in the Semipalatinsk Historical Cohort (1960-1999)
Outcome
ERR/Sv
(95% CI)
Total cohort
ERR/Sv
(95% CI)
Exposed group
Size of cohort
19 545
9 850
Dose range
20 mSv – 4 Sv
70 mSv – 4 Sv
All solid cancers
1.77 (1.35; 2.27)
0.81 (0.46; 1.33)
Esophagus cancers
2.37 (1.47; 3.63)
0.18 (-0.09; 0.66)
[ Bauer et al. // Radiat Res, 2005]
For comparison:
ERR/Gy of mortality for all solid cancers in LSS cohort – 0.35 (0.22; 0.55);
sex averaged; exposure at ages 30 - 45.
[Committee to Assess Health Risks from Exposure to Low Levels
of Ionizing Radiation (2006). Health Risks from Exposure
to Low Levels of Ionizing Radiation. BEIR VII Phase 2]
Estimates of excess relative risk (ERR) of mortality
in the NRRW, the IARC study and the Japanese A-bomb survivors
Analysis
ERR/Sv (90% CI)
for all malignant
neoplasms excluding
leukaemia
ERR/Sv (90% CI)
for leukaemia
excluding CLL
2nd NRRW* analysis
[Muirhead et al., 1999]
0.09 (-0.28; 0.52)
2.55 (-0.03; 7.16)
1st NRRW analysis
[Kendall et al., 1992]
0.41 ( -0.17; 1.15)
4.28 (0.40; 13.56)
IARC** Intern. Study
[Cardis et al., 2005, 2007]
0.97 (0.27; 1.80)
1.93 (<0; 7.14)
Japanese A-bomb survivors
[Pierce et al., 1996]
0.24 (0.12; 0.37)
2.15 (0.43; 4.68)
* NRRW – the UK National Registry for Radiation Workers
** IARC – the International Agency for Research of Cancer
[Muirhead C.R., O’Hagan J.A., Kendall G.M. // Radiat Biol Radioecol, 2008]
Excess relative risks of cancer mortality
and cancer incidence in the Techa River cohort
(1956-2002)
Outcome
Size
of cohort
Average
cumulative
dose, mGy
ERR/Gy
(95% CI)
Cancer mortality (a)
29 873
30
0.92 (0.2; 1.7)
All solid cancer
incidence (b)
17 433
40
1.0 (0.3; 1.9)
[(a) Krestinina, Preston et al. // Radiat Res, 2005.;
(b) Krestinina, Davis et al. / / Int J Epidemiol, 2007]
For comparison:
ERR/Gy of mortality for all solid cancers in LSS cohort – 0.35 (0.22; 0.55);
sex averaged; exposure at ages 30 - 45.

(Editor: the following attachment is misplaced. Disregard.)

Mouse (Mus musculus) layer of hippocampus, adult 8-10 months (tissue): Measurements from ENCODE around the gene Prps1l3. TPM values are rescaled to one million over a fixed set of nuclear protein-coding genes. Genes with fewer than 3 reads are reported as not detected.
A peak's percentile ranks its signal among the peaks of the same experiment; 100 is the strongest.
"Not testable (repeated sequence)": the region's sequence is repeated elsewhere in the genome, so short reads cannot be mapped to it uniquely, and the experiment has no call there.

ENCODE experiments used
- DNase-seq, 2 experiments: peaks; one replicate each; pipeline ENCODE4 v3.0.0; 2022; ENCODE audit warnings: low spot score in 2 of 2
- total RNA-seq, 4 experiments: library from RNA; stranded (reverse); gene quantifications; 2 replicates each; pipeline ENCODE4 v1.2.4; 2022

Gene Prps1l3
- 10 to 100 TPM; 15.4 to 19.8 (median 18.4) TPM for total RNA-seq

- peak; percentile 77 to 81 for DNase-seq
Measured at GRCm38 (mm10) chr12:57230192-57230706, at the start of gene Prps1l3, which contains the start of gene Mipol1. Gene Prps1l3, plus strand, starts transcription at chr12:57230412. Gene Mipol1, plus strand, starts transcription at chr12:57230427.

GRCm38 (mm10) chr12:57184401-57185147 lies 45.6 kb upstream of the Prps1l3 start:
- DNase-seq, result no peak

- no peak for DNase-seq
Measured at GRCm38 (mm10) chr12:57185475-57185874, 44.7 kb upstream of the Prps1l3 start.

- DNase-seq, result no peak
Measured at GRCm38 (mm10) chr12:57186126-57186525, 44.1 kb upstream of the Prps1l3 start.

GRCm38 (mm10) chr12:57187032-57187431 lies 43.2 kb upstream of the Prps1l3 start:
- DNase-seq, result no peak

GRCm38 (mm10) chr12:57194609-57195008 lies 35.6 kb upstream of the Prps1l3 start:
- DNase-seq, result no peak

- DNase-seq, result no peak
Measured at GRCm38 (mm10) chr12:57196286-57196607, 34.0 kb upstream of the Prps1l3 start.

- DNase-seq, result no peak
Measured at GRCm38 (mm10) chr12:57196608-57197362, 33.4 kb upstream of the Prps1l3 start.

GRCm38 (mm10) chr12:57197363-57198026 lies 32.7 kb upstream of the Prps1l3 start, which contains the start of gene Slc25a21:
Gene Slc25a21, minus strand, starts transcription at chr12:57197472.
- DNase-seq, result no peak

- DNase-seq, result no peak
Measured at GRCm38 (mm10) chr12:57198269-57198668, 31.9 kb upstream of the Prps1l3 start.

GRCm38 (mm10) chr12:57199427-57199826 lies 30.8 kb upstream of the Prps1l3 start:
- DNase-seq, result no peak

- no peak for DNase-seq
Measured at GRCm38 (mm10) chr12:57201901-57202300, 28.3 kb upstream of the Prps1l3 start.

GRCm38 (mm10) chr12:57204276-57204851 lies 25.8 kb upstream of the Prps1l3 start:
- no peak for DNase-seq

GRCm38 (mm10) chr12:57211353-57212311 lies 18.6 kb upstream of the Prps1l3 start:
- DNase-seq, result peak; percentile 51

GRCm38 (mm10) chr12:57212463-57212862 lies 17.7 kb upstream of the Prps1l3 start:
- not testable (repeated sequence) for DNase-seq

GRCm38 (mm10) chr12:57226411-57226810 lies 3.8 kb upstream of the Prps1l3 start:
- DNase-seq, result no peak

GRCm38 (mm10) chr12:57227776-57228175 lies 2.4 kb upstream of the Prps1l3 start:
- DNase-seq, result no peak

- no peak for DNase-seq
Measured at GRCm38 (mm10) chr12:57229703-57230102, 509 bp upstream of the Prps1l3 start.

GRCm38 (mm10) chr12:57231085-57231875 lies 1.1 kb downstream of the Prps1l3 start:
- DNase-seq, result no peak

[Committee to Assess Health Risks from Exposure to Low Levels
of Ionizing Radiation (2006). Health Risks from Exposure
to Low Levels of Ionizing Radiation. BEIR VII Phase 2]
Conclusions
 Doses of the whole body irradiation of affected populations of the Republic of
Belarus, Ukraine and contaminated regions of the Russian Federation are in the dose
range of 0–0.15 Gy, i. e. within the range of doses that caused statistically significant
increase in cancer incidence in the Life Span Study (LSS) cohort of atomic bomb
survivors.
There is an increasing set of data showing that radiation risks of chronic irradiation
of populations at low doses and low dose rates may be higher than radiation risks in
the LSS cohort.
The 15-country collaborative study of cancer risk among radiation workers of the
nuclear industry gives evidence that excess relative risks (ERR) of all malignant
neoplasms excluding leukemia and lung cancer is approximately 3 times higher than
cancer risk in the LSS cohort.
 The results of some studies do not suggest that cancer risks associated with lowdose-rate exposure are less than those in the LSS cohort exposed to acute radiation
at high dose rate.
Thus, cancer risks in the LSS cohort and especially use of Dose and Dose Rate
Effectiveness Factor (DDREF) above 1 are not applicable for prognosis estimates of
radiation induced cancers in the case of long-term radiation exposure of populations
at low dose rate such as the Chernobyl fallout exposure.